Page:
It wouldn't be fair to reveal too much of the plot of Girls on Fire. The first adult novel (and with its scenes of sex and violence, it's very, very adult) from young adult author Wasserman, much of its power depends on the suspense that she carefully constructs. That's not to say this is a run-of-the-mill thriller; it's a perfectly constructed literary novel, but one that dares its readers to put it down. And it's nearly impossible to put down. Much of that is because Wasserman's characters are so flawlessly realized — Hannah is an appealing everygirl, Lacey is compelling and terrifying, and Nikki is surprisingly complex, a sadistic manipulator who may or may not actually have a good heart ... Wasserman's novel turns the Satanic panic of the Reagan-Bush years on its head, and the result is a novel that's terrifying, upsetting and hypnotically beautiful. There's not a false step in it, and you never want it to end, although you know it has to. Girls on Fire is an inferno — it's brutally gorgeous, and you know it could explode anytime, but you can't turn away, even for a second.
Good girl meets bad girl, gets a taste of the bad-girl-life, sees the error of her ways, goes back to being good. That’s the morality trope quagmire that Girls on Fire could’ve fallen into, never to be heard from again. Thankfully, it doesn’t. The book is refreshing in its agility—the second you think you’ve got it pegged, it gives you the slip and heads in an entirely new direction. Instead of 'good girl' and 'bad girl,' what we get is closer to 'good girl who wants desperately to be bad but is not very good at it and is subsequently full of rage,' and 'bad girl who is maybe just a misunderstood girl…who may or may not be a sociopath.' For my money, this is a far more interesting cast of characters. We’re never quite sure who we can trust—a theme sure to be familiar to anyone who has gone through teen-hood and lived to tell the tale ... This book captures the cathartic mess of it all with artful prose that is chock full of fervent sensuality. Girls on Fire is a brilliant tale of love and betrayal between friends—complete with a can’t-look-away climax that will make your hair stand on end.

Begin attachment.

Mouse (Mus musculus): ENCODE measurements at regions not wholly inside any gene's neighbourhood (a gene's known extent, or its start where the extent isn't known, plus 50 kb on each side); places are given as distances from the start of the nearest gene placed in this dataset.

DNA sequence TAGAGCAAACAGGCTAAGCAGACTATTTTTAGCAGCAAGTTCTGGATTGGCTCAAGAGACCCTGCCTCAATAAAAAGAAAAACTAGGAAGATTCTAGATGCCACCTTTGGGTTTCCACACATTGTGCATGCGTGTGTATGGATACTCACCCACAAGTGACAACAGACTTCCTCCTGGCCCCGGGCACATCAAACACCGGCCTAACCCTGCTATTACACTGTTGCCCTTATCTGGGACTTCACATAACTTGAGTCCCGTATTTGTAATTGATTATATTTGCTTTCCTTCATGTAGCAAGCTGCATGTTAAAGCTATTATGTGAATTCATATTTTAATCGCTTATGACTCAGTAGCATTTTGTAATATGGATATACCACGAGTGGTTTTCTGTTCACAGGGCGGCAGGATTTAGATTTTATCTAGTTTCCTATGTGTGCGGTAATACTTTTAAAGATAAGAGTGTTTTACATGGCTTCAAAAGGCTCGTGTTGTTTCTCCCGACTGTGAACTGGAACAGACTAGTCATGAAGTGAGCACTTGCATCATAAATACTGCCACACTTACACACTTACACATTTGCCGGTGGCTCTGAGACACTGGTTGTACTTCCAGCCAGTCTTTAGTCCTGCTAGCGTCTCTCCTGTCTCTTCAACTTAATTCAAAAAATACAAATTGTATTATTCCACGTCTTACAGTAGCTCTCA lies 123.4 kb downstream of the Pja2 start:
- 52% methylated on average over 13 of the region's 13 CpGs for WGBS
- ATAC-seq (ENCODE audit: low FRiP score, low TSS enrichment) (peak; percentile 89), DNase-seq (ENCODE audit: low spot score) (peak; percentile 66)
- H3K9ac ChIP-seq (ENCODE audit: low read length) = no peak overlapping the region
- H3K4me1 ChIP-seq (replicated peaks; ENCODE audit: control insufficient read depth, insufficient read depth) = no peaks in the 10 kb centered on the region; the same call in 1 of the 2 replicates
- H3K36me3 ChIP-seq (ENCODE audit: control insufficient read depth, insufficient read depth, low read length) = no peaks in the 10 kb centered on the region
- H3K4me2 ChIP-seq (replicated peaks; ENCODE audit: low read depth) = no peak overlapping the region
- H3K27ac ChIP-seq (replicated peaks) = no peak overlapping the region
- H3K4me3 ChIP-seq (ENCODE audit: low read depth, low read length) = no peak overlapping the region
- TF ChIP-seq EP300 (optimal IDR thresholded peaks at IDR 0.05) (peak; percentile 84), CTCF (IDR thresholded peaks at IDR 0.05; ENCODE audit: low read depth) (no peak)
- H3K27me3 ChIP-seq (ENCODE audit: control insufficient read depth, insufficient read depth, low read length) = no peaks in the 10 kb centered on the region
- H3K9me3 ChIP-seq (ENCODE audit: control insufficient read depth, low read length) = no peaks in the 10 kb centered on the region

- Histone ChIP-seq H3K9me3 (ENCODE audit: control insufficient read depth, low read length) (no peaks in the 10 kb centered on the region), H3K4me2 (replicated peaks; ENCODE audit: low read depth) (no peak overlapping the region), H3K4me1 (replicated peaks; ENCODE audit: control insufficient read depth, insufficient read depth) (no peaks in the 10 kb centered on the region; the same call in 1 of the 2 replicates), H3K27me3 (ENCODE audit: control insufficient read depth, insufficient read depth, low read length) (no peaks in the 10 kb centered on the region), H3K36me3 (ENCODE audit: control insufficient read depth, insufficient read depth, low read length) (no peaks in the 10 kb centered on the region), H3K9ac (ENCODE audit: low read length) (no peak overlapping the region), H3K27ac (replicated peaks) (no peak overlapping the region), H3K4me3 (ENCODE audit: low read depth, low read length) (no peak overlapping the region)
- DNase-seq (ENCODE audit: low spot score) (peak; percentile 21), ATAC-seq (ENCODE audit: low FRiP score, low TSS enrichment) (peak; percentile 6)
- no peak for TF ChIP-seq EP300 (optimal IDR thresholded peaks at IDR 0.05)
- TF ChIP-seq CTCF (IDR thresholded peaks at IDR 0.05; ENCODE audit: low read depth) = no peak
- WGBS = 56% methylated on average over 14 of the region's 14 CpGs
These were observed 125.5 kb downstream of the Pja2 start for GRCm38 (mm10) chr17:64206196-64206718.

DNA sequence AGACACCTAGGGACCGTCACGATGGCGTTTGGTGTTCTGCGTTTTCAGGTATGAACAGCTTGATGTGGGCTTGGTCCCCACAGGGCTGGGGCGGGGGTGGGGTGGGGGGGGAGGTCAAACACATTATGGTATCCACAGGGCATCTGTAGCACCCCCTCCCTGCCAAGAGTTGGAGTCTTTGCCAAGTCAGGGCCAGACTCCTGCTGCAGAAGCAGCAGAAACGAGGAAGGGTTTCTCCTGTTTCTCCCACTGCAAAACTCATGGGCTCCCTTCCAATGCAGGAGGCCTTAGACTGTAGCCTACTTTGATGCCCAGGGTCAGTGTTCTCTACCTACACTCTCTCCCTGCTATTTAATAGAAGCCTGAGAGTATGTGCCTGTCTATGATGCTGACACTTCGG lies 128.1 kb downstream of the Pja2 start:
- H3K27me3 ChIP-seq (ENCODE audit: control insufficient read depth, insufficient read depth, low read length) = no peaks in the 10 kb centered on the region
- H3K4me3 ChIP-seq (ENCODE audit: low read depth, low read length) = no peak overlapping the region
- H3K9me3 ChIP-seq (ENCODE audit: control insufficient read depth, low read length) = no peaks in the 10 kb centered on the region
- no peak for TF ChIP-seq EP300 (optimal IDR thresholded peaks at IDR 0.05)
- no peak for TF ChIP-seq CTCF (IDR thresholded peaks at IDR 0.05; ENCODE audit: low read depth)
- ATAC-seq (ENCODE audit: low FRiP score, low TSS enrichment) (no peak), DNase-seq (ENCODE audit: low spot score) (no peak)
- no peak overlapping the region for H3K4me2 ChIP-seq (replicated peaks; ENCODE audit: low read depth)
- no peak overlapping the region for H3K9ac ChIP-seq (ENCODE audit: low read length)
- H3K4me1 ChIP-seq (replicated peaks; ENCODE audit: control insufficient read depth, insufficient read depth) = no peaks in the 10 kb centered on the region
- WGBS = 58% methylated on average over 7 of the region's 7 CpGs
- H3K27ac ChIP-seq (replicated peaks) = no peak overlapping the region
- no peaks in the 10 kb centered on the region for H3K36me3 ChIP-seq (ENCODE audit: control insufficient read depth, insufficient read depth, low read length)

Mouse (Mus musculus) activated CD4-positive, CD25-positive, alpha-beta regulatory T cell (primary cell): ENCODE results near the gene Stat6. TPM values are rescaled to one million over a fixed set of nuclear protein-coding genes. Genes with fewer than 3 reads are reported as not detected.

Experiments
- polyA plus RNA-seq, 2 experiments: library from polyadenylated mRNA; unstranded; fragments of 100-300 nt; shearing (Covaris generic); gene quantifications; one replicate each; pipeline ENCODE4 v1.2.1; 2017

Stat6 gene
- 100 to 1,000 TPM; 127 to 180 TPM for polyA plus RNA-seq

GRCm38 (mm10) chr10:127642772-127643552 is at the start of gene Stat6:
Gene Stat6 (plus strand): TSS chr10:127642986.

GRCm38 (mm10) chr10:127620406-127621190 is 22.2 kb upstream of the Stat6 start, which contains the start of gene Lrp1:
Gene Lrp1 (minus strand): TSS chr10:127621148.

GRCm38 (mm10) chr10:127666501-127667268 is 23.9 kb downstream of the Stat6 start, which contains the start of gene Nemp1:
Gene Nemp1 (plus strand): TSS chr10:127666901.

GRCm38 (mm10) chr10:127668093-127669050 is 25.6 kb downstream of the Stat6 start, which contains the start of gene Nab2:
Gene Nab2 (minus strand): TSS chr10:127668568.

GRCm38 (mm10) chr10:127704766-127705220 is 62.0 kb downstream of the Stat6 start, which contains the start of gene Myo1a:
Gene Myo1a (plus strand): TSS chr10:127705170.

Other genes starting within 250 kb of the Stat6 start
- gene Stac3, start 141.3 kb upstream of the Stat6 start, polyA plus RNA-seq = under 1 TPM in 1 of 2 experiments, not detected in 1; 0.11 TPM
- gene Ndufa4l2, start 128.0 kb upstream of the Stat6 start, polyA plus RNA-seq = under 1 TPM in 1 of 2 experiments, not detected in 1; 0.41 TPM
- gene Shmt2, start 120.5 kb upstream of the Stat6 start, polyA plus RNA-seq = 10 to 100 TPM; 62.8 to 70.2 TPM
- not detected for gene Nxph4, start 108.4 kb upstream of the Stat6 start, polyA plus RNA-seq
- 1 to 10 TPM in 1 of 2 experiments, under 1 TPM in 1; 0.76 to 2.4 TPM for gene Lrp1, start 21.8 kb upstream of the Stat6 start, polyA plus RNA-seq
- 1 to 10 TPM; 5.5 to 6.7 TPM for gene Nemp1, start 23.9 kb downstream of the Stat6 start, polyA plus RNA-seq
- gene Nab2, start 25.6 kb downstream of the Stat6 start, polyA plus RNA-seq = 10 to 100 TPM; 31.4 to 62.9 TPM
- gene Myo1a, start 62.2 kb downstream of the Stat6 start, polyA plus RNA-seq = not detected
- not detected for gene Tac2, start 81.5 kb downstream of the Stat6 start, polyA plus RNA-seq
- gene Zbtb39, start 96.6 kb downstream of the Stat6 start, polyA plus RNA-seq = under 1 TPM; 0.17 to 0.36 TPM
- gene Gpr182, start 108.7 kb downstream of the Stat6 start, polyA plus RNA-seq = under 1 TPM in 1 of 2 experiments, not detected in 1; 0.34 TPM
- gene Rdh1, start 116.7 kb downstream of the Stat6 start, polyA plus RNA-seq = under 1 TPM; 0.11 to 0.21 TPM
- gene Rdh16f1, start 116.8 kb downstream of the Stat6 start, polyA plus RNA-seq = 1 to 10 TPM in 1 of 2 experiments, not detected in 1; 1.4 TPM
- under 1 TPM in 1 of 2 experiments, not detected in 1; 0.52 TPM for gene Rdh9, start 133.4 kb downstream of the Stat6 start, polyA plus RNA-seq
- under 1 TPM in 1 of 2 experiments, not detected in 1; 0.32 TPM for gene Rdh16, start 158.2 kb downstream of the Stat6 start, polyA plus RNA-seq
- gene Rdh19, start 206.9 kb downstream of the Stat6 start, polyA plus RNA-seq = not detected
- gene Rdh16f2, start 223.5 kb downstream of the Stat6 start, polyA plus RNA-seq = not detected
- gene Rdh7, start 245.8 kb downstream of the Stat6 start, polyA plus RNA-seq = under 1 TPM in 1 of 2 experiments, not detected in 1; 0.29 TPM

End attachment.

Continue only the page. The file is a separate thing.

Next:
Robin Wasserman’s Girls on Fire is as intense as adolescence and as dark as a dream. Like a half-repressed memory, it altered the atmosphere of my days as I read it, causing the air around me to shimmer with menace like heat waves on a highway.